Celebrate Earth Day, Every DayMar 29, 2022 04:21PM ● By Doug Tallamy
Recently, the World Wildlife Fund (WWF) reported that since 1970, Planet Earth has lost two-thirds of its wildlife. This jaw-dropping news joins a litany of other recent reports about our steady march toward the sixth great extinction event on our home, Planet Earth: from the global decline of insects to the loss of 3 billion North American birds in the last 50 years to the failure of the 150-nation global biodiversity initiative to meet any of its 10-year goals, and finally to the United Nations prediction that 1 million species will go extinct in the next 20 years. You could hardly be blamed for concluding that the demise of our fellow Earthlings is inevitable. But to that I exclaim, “Not in my yard!!”
Mention “wildlife”, and most people conjure up images of charismatic megafauna like lions and tigers and bears (oh my!); camels, rhinos and eagles; wolverines, jaguars, and Burmese pythons. Yet wildlife is far more than the few large mammal species that adorned our childhood picture books. The vast majority of Earth’s animal species are insects and other invertebrates, as well as the insectivores, like birds, salamanders, foxes, possums, racoons, rodents, spiders and lizards that eat them, and we humans will not survive long on this planet without these tiny creatures. As the late E.O. Wilson famously explained long ago: insects are the little things that run the world. Without insect pollinators, 80 percent of all plants, and 90 percent of all flowering plants, would disappear, as would the food webs that support mammals, reptiles, amphibians, birds and freshwater fishes. What’s more, the Earth would rot, as bacteria and fungi replace insect decomposers that rapidly recycle nutrients. Wilson’s message was clear: there will be no lions, tigers or bears; birds, bats, bunnies or other animals or even humans in a world without insects.
Despite Wilson’s warnings, we have waged war on many insects and ignored the basic needs of the rest for so long that now most insects are in trouble. By one measure, the little things that support our world have declined globally by 45 percent! Insects are not the only important forms of wildlife, but nearly all of the more charismatic species depend on them. The simple truth is, we cannot reverse wildlife losses without reversing insect declines.
For the past four years I have been photographing the moth species that live on our property (I haven’t gotten to the butterflies yet). This year, I reached 1,140 species. That’s right: at least 1,140 (and counting) moth species make their living on our 10-acre patch of southeastern Pennsylvania. Our property is not a preserve that has been protected for a century. Just the opposite. Not long ago, it was part of a small farm whose successive owners had worked the land hard for 300 years. Before we moved in, the vegetation was a tangle of invasive Asian plants that the owners had mowed and called ‘hay’. Very few trees and native shrubs grew here, and most of the resident birds were introduced starlings and house sparrows that could thrive on exhausted farmland. The caterpillars that sustain 96 percent of North American terrestrial bird species were largely absent.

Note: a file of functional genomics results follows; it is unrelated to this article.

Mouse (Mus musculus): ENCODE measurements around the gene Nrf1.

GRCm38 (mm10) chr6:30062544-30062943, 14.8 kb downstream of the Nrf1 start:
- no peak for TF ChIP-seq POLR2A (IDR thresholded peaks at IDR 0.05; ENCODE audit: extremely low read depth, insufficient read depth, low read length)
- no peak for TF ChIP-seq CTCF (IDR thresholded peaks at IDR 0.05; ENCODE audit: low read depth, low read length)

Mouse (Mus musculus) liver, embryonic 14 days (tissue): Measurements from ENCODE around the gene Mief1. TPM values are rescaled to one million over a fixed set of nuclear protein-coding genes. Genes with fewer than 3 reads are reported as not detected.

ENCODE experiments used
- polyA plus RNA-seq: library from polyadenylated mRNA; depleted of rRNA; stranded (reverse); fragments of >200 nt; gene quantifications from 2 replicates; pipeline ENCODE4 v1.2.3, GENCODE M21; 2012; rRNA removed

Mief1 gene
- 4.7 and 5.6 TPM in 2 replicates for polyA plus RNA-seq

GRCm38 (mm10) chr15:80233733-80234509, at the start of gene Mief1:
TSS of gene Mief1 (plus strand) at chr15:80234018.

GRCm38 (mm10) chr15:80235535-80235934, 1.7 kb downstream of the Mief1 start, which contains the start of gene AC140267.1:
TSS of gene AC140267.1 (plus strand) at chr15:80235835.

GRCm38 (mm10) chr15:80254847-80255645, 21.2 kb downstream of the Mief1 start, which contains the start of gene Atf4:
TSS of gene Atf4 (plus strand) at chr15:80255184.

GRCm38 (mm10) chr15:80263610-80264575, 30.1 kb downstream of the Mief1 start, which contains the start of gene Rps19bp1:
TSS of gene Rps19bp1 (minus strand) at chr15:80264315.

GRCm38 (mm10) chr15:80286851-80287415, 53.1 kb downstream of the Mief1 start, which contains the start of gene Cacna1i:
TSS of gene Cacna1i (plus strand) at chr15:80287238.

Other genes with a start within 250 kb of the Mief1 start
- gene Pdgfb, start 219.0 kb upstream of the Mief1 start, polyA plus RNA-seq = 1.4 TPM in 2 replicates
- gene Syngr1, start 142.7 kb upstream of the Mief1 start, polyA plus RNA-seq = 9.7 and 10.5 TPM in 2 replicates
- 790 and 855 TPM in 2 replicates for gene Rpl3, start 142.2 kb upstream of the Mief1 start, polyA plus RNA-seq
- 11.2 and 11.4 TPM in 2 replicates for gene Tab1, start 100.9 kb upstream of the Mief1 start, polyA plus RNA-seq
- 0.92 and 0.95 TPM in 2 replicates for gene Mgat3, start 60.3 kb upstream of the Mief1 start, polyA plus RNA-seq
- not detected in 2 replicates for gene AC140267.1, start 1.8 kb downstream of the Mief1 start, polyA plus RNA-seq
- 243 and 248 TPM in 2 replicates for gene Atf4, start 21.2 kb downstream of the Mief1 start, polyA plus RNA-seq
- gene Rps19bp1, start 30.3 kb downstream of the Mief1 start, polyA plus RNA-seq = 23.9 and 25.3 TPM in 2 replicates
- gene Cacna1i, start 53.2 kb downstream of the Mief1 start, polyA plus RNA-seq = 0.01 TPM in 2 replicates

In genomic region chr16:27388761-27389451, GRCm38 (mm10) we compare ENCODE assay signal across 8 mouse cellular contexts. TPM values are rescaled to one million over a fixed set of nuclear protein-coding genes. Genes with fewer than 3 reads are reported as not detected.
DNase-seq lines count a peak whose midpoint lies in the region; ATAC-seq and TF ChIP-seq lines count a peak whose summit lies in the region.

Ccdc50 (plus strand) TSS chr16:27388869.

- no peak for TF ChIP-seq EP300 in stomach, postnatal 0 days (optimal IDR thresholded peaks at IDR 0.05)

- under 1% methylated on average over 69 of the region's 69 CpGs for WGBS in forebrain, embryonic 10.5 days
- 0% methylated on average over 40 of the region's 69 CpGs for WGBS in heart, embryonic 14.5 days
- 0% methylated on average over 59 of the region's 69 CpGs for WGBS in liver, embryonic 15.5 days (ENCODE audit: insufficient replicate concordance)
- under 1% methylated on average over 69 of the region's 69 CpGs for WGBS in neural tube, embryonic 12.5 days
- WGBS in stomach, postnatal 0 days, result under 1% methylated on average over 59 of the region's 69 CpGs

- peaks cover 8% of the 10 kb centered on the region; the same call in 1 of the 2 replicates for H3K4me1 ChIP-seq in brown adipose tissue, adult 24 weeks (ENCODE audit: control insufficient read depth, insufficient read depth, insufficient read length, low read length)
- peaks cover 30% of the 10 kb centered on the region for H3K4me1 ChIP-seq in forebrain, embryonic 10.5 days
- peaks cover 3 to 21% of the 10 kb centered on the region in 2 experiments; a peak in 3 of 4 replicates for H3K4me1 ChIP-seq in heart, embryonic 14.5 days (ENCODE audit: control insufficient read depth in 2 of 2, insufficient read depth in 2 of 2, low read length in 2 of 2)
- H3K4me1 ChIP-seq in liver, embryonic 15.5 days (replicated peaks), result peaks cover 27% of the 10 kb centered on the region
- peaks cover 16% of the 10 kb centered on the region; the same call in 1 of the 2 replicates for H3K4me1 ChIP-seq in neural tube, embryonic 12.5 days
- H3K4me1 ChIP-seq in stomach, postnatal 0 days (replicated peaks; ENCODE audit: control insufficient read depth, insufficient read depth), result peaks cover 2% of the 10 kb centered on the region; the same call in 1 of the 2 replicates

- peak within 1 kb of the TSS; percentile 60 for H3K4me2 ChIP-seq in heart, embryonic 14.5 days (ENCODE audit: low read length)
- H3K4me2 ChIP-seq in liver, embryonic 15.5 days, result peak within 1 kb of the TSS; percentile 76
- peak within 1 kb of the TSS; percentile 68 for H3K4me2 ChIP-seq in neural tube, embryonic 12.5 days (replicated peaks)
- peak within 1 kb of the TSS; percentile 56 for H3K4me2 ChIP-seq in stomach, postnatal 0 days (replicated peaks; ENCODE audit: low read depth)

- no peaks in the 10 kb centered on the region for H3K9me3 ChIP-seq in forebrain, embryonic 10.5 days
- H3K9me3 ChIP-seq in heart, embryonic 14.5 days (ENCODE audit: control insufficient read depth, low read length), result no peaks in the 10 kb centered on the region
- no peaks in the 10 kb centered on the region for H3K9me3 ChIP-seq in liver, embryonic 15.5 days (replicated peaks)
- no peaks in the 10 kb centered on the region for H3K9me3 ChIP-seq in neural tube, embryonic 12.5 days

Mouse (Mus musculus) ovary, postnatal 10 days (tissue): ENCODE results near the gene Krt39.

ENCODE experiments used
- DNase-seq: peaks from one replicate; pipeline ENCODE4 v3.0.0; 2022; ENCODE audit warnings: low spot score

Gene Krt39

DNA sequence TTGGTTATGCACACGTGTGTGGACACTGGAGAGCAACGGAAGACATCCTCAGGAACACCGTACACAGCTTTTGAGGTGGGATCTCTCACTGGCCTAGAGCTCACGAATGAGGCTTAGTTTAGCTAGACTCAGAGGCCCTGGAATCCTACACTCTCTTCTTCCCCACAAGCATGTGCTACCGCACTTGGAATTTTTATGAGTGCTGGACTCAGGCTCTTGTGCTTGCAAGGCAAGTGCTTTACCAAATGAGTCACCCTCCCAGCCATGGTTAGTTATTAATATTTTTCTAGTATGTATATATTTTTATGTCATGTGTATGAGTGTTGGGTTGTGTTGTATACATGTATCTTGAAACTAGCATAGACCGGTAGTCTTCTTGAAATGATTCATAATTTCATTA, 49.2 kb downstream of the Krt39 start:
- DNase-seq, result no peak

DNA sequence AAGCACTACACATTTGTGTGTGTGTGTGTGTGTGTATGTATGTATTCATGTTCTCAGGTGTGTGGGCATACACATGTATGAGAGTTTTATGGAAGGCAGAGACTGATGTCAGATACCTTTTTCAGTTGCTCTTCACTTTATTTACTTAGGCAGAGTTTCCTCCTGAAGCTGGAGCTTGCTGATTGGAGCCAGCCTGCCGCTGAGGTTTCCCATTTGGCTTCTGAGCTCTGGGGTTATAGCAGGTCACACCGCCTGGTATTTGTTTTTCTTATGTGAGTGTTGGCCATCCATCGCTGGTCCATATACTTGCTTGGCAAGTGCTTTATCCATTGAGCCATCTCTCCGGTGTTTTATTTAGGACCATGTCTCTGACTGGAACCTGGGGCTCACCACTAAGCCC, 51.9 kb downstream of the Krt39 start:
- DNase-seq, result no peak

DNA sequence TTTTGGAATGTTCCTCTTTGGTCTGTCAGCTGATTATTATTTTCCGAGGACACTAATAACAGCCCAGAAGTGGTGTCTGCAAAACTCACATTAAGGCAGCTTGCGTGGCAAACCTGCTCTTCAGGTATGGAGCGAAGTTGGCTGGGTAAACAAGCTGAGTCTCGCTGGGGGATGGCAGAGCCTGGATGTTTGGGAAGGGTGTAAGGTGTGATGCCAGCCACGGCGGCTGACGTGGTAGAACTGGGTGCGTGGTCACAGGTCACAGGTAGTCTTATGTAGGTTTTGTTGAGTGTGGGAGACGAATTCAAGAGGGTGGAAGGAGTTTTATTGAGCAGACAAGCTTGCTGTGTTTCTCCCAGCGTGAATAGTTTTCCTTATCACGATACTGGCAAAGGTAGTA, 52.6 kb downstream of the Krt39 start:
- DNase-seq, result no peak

But today, rather than having lost two-thirds of its wildlife as WWF suggests, our 10 acres has increased the number of its resident species by at least that much. And it did not take decades for those increases to occur. The depleted agricultural wasteland of two decades ago has become a hotspot for local wildlife. How did this happen?
The seemingly astounding rebound in species on our property was actually neither astounding nor accidental. It was a predictable response by the natural world to our purposeful restoration of nature’s foundation: native plants. The moths I am counting have returned because the native plants they require are now here, as well. And those plants are thriving on our property because along with the wind and the local blue jays, we have planted them. We also have removed the tangle of Asian invasive species so that our native plants have enough space, light and water to grow.
The loss of biodiversity is a global crisis, but it is a crisis with a grassroots solution. Somewhere along the line, we assigned Earth stewardship to just a few specialists: a handful of ecologists and conservation biologists. The rest of us have had cultural permission to destroy the natural world whenever and wherever we wanted, using oxymoronic words like ‘development’ and ‘progress’ as rationalizations. The United Nations has designated Biosphere Reserves as places of ecological significance, but that language suggests that there are places on Planet Earth with no ecological significance. Not so! Every square inch of the planet has ecological significance, including our yards.
The ecological approach to landscaping that I have described here is nothing more than basic Earth stewardship, but it is stewardship that empowers us all to become forces in conservation. Replace part of your lawn with ecologically powerful native plants; remove those ornamentals that have proven to be invasive; and plant a pollinator garden. Even if you don’t own land, you can make a difference by volunteering to help your local land conservancy manage its properties or simply by helping someone who does own property. Either as property owners or volunteers, each of us has the power—and we clearly have the responsibility—to enhance the ecological value of local landscapes. My yard’s message is loud and clear: most wildlife losses are reversable! Humans can coexist with the natural world, at the same time, in the same place. Whether we decide to do so will determine nature’s fate and ultimately, our own. In that sense, we all are nature’s best hope!
For more information, visit https://www.udel.edu/faculty-staff/experts/douglas-tallamy/.